By: Nathan Grant
4 Official Terms for Credit Definitions you May Already Know
No matter what state your personal situation is in, everyone deals with a myriad of financial decisions each and every day, and juggling them can sometimes feel like you are running on autopilot. Do you even know what some of the money matters you face are officially called? Since April is National Financial Literacy Awareness Month, here is a look at 4 common credit-related terms and their exact definitions to give provide a little texture and understanding.
Last year, American household debt hit a record $13.21 trillion, so it’s safe to assume that most Americans are carrying debts and making payments towards them every month. It’s good to know the differences between the types of accounts you are paying on so you can take the right steps towards paying them off efficiently.
Revolving accounts allow you to borrow funds repeatedly, up to an approved maximum amount set by your lender. This max amount is known as your credit limit. It is up to you how much money you will charge and how much you will pay back each month beyond the minimum payment requirements. These types of accounts include credit and store cards and home equity lines of credit, or HELOCs.
If you don’t pay off your credit card balance completely by the due date, the result will be an outstanding balance “revolved” from one month to the next, and of course, interest fees, also known as finance charges, when this happens. Installment loans are types of financing where you borrow money from a lender one time and are typically paid back at a fixed amount over a fixed period of time. These are debts like mortgages, auto loans, and student or personal loans.
NFLM Tip- Pay your statement balance in full, rather than just the minimum payment, to stay interest-free while reaping the rewards of being a responsible credit card holder, unless you have a 0% promotional APR. Speaking of which…
You’ve likely heard the term “APR”, or annual percentage rate, thrown around before, but what exactly is it? It’s the amount that your lender charges you to be a borrower. For example, if you take out a personal loan, the terms will generally include an APR that’s a percentage of the total loan amount. As long as you’ve made all your payments on time, by the end of the loan term, you’ll have paid back the original cost of the loan amount plus the total interest charges that have compounded over the life of the loan. So essentially, if you strip away the amount of the loan itself, the difference is what it cost you to have the loan as determined by the APR.
As mentioned above, if you pay a revolving credit card balance in full each month by the due date, you can avoid interest entirely, with the APR having no cost to you. There may be different kinds of APR depending on the card, from the most common, purchase APR, to promotional APRs or balance transfer APRs. Like any major financial decision, be sure to do your research ahead of time to know exactly what you are deciding on.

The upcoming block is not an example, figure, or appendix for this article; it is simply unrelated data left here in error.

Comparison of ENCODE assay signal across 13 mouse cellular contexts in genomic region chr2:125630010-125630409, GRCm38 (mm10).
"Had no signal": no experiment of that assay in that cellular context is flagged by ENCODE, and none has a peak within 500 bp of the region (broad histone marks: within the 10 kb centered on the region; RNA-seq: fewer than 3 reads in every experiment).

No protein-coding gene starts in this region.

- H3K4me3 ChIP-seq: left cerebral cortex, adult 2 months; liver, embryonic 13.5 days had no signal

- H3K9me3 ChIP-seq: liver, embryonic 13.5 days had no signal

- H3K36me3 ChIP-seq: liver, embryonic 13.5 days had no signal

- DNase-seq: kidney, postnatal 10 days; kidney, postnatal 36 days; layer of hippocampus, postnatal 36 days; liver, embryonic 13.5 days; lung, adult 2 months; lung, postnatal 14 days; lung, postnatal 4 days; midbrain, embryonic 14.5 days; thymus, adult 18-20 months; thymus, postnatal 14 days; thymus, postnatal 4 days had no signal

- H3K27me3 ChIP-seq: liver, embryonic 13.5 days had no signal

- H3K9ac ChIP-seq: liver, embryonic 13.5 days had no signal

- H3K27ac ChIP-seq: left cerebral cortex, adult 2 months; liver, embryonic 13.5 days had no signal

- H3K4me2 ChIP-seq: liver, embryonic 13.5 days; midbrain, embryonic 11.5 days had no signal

NFLM Tip- Most people think that a high APR is a sole reason to avoid getting a certain credit card entirely, but since paying your balance in full each month makes it so the APR isn’t even a major factor, consider taking a second look at that credit card you might have had your eye on in the past.
Generally, people are aware that their credit reports determine their credit scores, but is that all that makes a borrower “creditworthy”? Creditworthiness describes how likely it is that you’re able to repay a debt according to the terms of your lender agreement. Essentially, it is about financial trust. And there are factors that help determine that trust, so it’s important to know how your trust is being measured.
Late payments on your credit reports make up a good percentage of your creditworthiness, with the negative effects being more severe depending on how overdue the unpaid amount is. If any of your accounts have been sent to collections, or if you have anything negative such as repossessions, foreclosures, or bankruptcies on your record, that is going to play a part in that trust as well.
The other factors are more of the same kinds of things that credit bureaus look at for determining your credit scores. Be mindful of things such as how many accounts with outstanding balances appear on your credit reports, the variety in the types of credit accounts aside from just revolving accounts, and the ages of all of your accounts. How often have you applied for new credit within the last year, and what percentage of your credit limits are you using on your revolving credit card accounts (more on that in a bit)? These will also play a role in determining your creditworthiness.
NFLM Tip- Check your credit reports regularly (there are free resources to do so) to stay on top of your creditworthiness so you can make more confident financial decisions when applying for new loans, credit cards, or even things like a rental property.
Your total amounts owed across all credit accounts relative to the sum of all of your credit limits is known as your credit utilization. It’s a factor that plays a sizeable role in determining your credit scores, and the general rule of thumb is that the lower your credit utilization, the better it is for your credit scores.
Knowing how the percentage works might make you want to take a second look at certain money moves you want to pursue or the types of purchases that you want to use a credit card for. Avoid sending negative signals to credit bureaus by keeping your utilization in mind when you use credit cards.
NFLM Tip- Avoid closing credit card accounts that are paid off completely if you don’t have to, even if you don’t plan on using the card. It will keep your overall utilization low and contribute to the average age of all of your accounts, another sizeable factor that goes into your credit scores.